In 310, Galerius became ill with what appears to have been some form of colorectal cancer. Writing of a man who had taken much pleasure in causing suffering to others, Lactantius wrote with some schadenfreude in giving a detailed description of his slow death from the disease, how ulcers in his nether regions began to bleed profusely, scab over and bleed again, until gangrene and diverticulitis set in and maggots began to eat away at his flesh.
While in this state, he issued a proclamation calling for an end to the persecution of Christianity while simultaneously defending the need for ordering the persecution in the first place, claiming the need to “return to sound ideas.” His proclamation, however, was basically an admission that the persecution had failed. It noted that many Christians refused to recant their faith even in the face of death, and the empire was nowhere near eradicating Christianity.
Nevertheless, once Galerius died in 311 Maximin Daia succeeded him as emperor and within six months reversed this decree and resumed persecution. Christians were released from prison and the mines only to be re-arrested and ordered to offer sacrifices again. Many more were executed, and many others were maimed by having one eye gouged out and the tendons of one foot burned off with a red-hot iron.
This last stage of the persecution was a replay of the most vicious scenes of brutality from previous persecutions. People were flogged, burned, and sometimes cut to pieces and staked out as food for wild dogs. Many women were seized and forced to satisfy Maximin’s sexual appetite. Maximin claimed in a proclamation that all this was necessary because the human mind must recognize that “the beneficient providence of the almighty gods governs it and keeps it secure,” asking that “who can be found so stupid or devoid of all sense as not to see that it is thanks to the beneficent activity of the gods that the soil does not refuse the seeds committed to it and disappoint the expectations of the farmer?…And that the sea does not rage and swell under the blasts of the squally winds? And that typhoons do not burst without warning, bringing destruction in their wake?” Since good things came from the favor of the gods, Christians were imperiling the gods’ favor and thereby constituted a threat to the security of the state.
Maximin’s logic was put to the test when plague and famine both came that winter. This was compounded when Maximin’s forces were defeated in war by Armenia, at the time the world’s only officially Christian nation. In the meantime, open war had broken out in Italy between Constantine and Maxentius. In 312, Constantine defeated Maxentius at the Battle of the Milvian Bridge and seized control of the empire. Now the master of the western Roman world, Constantine ordered Maximin to cease the persecution of Christians and issued the famous Edict of Milan ordering religious toleration throughout the empire and the restoration of property confiscated from Christians.
Constantine then made an alliance with Licinius against Maximin. In 313, Licinius and Maximin clashed at Tzirallum in Macedonia and Maximin was defeated. Maximin died of an illness later that year and Licinius took control of the eastern Empire.
Relations between Licinius and Constantine quickly deterioriated. Fearing that Christians would support Constantine instead of him, Licinius began passing laws banning Christians from assembling and controlling the communication of bishops. His governors used this as a pretext for executing more Christians, including the bishop of Pontus. War broke out in 324, with Constantine winning a succession of quick victories and taking sole control of the empire.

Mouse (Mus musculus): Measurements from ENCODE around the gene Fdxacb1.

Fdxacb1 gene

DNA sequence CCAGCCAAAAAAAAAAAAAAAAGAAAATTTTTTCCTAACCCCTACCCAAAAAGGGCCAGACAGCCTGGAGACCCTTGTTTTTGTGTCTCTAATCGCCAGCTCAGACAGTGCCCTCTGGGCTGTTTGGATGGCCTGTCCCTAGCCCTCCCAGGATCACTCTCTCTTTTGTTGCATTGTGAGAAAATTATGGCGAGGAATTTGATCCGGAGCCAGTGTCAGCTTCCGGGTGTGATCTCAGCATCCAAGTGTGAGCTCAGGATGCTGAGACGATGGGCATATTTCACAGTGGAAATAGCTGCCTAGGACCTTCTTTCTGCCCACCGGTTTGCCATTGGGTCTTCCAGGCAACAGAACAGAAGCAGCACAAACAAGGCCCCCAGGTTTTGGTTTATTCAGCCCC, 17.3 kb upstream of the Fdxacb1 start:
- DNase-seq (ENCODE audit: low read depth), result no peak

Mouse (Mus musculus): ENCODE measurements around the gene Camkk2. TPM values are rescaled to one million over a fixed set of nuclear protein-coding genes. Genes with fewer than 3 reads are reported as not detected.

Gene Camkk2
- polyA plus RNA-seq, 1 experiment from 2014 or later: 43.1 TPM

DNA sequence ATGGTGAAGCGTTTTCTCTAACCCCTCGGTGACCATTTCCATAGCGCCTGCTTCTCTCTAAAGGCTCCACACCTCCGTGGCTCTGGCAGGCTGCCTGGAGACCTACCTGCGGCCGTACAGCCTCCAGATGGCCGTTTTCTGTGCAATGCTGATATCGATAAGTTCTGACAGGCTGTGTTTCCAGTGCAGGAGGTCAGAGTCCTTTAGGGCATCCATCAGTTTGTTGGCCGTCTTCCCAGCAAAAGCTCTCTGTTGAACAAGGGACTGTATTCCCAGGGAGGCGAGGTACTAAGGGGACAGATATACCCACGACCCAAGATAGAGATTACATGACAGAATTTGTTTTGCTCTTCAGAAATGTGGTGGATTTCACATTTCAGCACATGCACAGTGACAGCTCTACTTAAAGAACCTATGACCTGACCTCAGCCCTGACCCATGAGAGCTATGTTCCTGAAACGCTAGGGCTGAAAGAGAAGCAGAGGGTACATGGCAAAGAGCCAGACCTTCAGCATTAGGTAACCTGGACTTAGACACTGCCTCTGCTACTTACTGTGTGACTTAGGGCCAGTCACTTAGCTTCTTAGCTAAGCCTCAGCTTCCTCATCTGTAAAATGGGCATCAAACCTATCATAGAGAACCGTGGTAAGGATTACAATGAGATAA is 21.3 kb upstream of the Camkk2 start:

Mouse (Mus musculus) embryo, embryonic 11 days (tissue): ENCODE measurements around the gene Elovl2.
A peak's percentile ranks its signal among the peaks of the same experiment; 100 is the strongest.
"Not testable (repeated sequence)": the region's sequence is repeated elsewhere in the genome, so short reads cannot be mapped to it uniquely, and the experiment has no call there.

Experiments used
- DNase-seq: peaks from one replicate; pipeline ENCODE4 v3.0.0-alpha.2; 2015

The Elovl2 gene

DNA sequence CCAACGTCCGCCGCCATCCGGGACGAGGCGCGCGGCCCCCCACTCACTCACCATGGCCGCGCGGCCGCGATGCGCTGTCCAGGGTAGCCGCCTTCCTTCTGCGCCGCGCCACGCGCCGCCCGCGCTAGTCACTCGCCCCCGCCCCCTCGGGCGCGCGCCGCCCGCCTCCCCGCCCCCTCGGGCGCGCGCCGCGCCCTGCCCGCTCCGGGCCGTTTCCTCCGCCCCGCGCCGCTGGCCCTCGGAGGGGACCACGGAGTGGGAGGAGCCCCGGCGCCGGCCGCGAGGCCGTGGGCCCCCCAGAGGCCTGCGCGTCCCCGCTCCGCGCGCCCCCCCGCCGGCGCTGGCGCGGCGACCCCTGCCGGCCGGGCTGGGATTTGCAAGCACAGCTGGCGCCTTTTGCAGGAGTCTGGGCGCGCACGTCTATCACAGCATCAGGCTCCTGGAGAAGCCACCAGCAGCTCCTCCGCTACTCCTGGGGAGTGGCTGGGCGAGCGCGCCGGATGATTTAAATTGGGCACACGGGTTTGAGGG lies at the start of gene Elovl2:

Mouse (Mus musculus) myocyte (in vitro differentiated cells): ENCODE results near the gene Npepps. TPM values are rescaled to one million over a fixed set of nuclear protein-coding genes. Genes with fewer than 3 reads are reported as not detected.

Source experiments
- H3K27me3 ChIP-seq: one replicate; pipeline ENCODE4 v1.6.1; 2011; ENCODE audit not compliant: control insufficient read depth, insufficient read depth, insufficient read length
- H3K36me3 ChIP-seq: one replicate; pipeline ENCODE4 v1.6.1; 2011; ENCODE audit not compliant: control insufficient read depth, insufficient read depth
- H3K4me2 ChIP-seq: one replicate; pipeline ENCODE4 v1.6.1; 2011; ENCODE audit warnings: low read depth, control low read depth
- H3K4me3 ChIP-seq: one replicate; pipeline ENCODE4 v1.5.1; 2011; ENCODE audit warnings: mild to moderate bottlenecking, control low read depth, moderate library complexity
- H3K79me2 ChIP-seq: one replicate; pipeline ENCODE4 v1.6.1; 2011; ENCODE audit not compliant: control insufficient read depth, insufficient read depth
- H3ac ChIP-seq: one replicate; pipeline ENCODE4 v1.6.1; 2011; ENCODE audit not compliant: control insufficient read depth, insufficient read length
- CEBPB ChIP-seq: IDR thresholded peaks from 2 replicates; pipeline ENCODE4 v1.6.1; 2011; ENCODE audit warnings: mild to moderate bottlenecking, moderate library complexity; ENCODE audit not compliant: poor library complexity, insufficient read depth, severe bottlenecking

Without a doubt, the Great Persecution was an abysmal failure. Not only did it fail in eradicating Christianity, it spread the faith to new places. The harsh measures used generated sympathy for Christians even amongst pagans such as Constantius. Instead of eliminating internal divisions, the persecution aggravated them and in the process accelerated the decline of the Tetrarchy system. In the civil wars that tore apart the Tetrarchy, Christians rallied to Constantine as their deliverer. Christian intellectuals such as Eusebius would later heap praise on Constantine as a model ruler who delivered them from persecution.
The number of dead in the persecutions cannot be known. Orthodox church tradition speaks of 20,000 dead in Nicomedia alone. Eusebius recorded 91 deaths in Palestine, but these were primarily deaths of people that he knew or deaths that he observed. Eusebius also reports that in the second year of the persecution in Egypt there were up to 100 people executed per day in Thebais alone, and he indicated that the bloodshed in North Africa was comparable to this number. If we accept Eusebius’ numbers the total number of dead must have been at least in the tens of thousands.
Amongst Christians, the Great Persecution is remembered as the worst and most severe of the Roman persecutions of Christianity. Numerous martyrs and saints killed in the persecutions are venerated by the Roman Catholic and Eastern Orthodox churches. The fortitude displayed by those who refused to sacrifice to the Roman gods is held up as a paragon of virtue. On the other hand, the legends of many of the martyrs grew with time and passed from the realm of history to the realm of folklore. The straightforward accounts of Eusebius were supplanted by more fanciful stories involving miraculous occurrences and extremely dramatic situations. Both the real persecutions and the legends served to reinforce the identity of suffering and martyrdom amongst Christians.
Amongst modern western atheists on the other hand, there has been a tendency to minimize or deny the persecution. In the 18th century, Edward Gibbon famously discarded all the reports of the Christian writers about the persecution, claiming they were biased. In the early 20th century, Joseph McCabe argued that the persecution was both completely justified and vastly exaggerated, claiming that “only a few hundred” people were killed throughout the entire empire, they were “largely zealots who demanded death” and the persecution was a justified response to Christian “anti-patriotic teaching” that was needed in order to preserve “the welfare of the state.”